Rozum: Right, with his family playing a big part of it and him starting a new school and going through all of that too. The original series had so much balanced by the Virgil side of things that we wanted to keep the Virgil side in this important as well.
And that science fiction element plays to your strengths as well, John.
Rozum: The funny thing is Scott is the science whiz here, which is great. Dwayne McDuffie was always my go-to person when I had any questions of whether something I was thinking was plausible or not in terms of physics because he had a degree in physics. Thankfully Scott knows all that stuff! I have enough of knowledge to know where to start from, but once I start looking at all of the math I'm completely out of my element.
McDaniel: I knew my degree in electric engineering would come in handy somewhere along the line! [Laughs] That's what I did for the first six years of my professional life before getting into comics. It's fun and it takes me down memory lane. I'm just going to start putting equations in the plots, I think -- lots of circuit diagrams!
Rozum: In an ideal world it would be really fun to have those retro things nobody has used in comics in a long time: "Here's the math to the Baxter building! Here is Batman's utility belt!" I kind of miss those things.
Scott, going back to the art again, you are an artist well known for your acting and action scenes. How did you approach drawing Static in action? Was it significantly different than how you approach drawing other characters?
McDaniel: Each character has their own distinctive body language. One of my most formative memories as a younger artist was on "Nightwing." Editor Scott Peterson called me up and he was sharing with me the things he wanted to see in the book, and he described with great clarity the physicality that he wanted in the character. And that really helped set the tone on how I approached the book. While I'm trying to feel out Static, because it takes a little while to get into a groove, I have a definite idea of what I want to accomplish with the physicality in the book. I want there to be a lot of action. He is capable of things other heroes are not and I'd really like to bring that to bear in the art. So I think it'll end up being very kinetic and as dynamic as I can make it.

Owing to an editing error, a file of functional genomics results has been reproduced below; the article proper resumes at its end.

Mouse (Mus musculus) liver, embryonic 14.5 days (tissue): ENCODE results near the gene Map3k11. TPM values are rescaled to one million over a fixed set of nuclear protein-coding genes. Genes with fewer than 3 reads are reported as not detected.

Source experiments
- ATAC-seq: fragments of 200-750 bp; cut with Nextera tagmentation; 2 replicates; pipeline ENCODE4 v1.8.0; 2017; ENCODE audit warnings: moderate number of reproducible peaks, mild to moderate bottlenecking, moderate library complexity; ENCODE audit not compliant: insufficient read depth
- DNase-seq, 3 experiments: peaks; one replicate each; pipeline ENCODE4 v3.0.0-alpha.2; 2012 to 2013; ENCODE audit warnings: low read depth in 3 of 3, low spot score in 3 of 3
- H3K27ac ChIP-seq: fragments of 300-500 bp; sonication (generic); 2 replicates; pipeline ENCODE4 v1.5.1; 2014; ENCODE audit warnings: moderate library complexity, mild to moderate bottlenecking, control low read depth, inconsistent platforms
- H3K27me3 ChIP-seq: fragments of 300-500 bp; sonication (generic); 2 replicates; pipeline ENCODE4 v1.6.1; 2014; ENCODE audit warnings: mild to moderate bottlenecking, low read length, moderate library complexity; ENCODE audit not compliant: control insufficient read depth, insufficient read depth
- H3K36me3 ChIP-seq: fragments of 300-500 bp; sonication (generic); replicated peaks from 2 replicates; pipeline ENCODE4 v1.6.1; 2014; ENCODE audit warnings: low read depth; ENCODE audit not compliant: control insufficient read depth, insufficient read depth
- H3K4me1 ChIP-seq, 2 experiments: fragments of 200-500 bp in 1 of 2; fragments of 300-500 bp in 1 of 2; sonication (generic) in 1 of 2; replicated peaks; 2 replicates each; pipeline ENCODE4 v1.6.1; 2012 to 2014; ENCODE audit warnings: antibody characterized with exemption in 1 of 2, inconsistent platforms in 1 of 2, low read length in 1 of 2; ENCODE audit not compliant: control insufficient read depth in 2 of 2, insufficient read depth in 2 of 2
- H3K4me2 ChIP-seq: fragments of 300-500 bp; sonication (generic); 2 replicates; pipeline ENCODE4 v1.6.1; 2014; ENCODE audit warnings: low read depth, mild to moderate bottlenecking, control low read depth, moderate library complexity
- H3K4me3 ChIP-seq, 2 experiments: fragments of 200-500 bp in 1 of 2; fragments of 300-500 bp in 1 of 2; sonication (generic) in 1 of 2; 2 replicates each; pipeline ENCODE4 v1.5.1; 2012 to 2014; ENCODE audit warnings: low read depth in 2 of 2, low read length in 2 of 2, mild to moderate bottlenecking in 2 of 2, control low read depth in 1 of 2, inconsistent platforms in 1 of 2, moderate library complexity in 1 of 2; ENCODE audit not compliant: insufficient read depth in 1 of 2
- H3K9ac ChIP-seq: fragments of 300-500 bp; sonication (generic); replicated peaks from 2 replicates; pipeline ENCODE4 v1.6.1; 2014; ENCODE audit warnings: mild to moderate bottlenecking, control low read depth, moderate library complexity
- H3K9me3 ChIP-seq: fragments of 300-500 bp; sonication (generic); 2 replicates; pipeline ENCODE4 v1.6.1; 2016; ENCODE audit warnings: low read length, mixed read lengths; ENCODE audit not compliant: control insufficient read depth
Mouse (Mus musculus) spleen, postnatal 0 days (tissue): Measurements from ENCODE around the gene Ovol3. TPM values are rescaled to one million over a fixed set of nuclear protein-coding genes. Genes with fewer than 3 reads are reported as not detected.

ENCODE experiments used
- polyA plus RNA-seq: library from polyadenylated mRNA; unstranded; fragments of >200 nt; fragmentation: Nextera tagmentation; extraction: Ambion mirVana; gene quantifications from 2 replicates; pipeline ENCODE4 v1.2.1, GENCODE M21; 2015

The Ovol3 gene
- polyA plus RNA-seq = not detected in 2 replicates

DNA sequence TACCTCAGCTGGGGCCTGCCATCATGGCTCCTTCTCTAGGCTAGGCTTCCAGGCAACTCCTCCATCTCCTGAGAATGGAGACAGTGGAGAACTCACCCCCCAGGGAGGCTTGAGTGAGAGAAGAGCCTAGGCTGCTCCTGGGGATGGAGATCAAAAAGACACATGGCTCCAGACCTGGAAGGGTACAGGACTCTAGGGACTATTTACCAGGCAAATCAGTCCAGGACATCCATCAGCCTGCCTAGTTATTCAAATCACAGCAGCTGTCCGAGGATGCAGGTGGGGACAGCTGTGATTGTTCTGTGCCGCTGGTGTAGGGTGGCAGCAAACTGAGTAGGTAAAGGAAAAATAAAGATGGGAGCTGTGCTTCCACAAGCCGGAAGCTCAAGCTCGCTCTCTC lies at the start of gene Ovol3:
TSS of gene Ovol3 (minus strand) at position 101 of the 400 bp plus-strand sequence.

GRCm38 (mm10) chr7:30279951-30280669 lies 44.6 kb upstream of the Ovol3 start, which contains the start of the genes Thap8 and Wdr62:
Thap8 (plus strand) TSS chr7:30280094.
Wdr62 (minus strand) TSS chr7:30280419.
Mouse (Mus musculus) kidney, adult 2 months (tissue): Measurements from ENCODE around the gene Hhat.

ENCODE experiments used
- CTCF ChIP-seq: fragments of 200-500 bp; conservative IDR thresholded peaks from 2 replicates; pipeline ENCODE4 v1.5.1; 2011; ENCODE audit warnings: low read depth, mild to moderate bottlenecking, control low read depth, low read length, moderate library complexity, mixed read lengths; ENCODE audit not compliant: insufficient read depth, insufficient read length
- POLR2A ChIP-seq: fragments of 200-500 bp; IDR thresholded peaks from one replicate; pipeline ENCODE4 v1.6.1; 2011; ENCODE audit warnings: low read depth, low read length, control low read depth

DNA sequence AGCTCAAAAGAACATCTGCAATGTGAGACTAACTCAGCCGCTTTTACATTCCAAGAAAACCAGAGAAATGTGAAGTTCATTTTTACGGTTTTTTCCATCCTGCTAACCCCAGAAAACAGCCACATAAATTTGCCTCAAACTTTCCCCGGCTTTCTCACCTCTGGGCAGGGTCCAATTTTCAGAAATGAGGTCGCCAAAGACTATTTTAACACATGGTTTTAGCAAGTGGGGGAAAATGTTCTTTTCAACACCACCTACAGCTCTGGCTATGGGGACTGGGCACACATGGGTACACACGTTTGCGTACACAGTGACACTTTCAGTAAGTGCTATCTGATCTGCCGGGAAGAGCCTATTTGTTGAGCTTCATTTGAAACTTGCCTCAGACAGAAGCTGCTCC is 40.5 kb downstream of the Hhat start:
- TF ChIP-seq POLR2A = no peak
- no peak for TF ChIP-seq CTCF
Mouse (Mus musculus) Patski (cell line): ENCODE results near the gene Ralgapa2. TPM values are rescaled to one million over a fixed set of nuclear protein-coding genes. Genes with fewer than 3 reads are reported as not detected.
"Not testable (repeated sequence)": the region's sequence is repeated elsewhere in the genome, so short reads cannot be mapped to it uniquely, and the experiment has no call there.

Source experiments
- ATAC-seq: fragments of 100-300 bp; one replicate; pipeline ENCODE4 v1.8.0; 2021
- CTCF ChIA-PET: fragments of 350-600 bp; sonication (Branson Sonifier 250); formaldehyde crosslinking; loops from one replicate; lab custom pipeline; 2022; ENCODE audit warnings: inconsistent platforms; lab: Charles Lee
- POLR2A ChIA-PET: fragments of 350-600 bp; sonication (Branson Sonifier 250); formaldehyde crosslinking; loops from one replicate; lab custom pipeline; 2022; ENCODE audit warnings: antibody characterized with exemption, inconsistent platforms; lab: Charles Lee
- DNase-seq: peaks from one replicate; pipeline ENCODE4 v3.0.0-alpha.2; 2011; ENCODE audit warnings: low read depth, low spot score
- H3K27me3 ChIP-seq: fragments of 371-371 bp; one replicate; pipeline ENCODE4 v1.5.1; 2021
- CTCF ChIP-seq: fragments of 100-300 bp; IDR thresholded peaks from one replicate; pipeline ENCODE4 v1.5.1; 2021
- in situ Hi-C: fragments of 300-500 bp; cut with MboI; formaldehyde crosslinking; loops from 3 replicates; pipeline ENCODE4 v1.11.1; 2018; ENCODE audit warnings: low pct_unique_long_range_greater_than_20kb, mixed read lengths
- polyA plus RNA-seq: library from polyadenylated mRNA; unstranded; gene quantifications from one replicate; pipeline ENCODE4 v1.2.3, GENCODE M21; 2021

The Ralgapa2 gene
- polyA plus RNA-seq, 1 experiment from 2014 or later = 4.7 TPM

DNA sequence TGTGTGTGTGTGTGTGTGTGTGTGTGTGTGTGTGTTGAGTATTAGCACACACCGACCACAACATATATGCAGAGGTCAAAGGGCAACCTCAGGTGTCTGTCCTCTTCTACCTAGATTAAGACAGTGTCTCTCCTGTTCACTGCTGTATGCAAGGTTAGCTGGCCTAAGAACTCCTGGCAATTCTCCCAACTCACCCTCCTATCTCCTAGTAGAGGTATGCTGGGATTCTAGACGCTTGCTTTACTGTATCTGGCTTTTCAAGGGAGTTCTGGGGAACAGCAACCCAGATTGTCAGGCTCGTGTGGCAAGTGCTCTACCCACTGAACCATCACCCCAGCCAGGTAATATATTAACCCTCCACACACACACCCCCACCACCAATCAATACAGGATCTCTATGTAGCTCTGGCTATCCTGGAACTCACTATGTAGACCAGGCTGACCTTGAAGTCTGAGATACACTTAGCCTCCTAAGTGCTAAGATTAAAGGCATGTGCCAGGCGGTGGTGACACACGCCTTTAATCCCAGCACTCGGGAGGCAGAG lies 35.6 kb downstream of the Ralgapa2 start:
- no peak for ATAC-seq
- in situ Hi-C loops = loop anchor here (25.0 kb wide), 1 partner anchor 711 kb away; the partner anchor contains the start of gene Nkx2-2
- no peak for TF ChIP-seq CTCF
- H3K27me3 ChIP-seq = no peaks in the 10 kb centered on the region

Rozum: He's an interesting character because I realized going through all the old Milestone comics that as a hero he's never really touching the ground. He is always in the air standing on something that he's balancing on, flying around. Its kind of interesting that he's perpetually in flight in the standing position, balanced on this flying disk and not running around and jumping off of things.
Scott, how did you first become introduced to the character?
McDaniel: Just incidentally. Casual reading here and there. I was aware of Static Shock but I admit I did not follow his series when he was published -- but I knew who he was. It was really my association with Harvey Richards that got me involved with this particular project.
John, Static is a character that, while you didn't write him, he came with you from Milestone and you were good friends with Dwayne. What are your feelings on writing Dwayne's most famous creation and this new series?
Rozum: I'm excited for the comics out in September. I'm really pleased to be writing the book, it's providing me with a lot of new challenges. I actually did write Static once; he had a guest appearance in an issue of "Kobalt" way back when. So it's not the first time I wrote him, and even then I enjoyed writing him enough that I always wanted to go back to him at some point. I'm enjoying it. My thing about this, in terms of Dwayne, is making sure you are telling the best stories you can and making him fun and putting great characters in there. That's my goal with this, to try and make the best comic we're capable of putting out.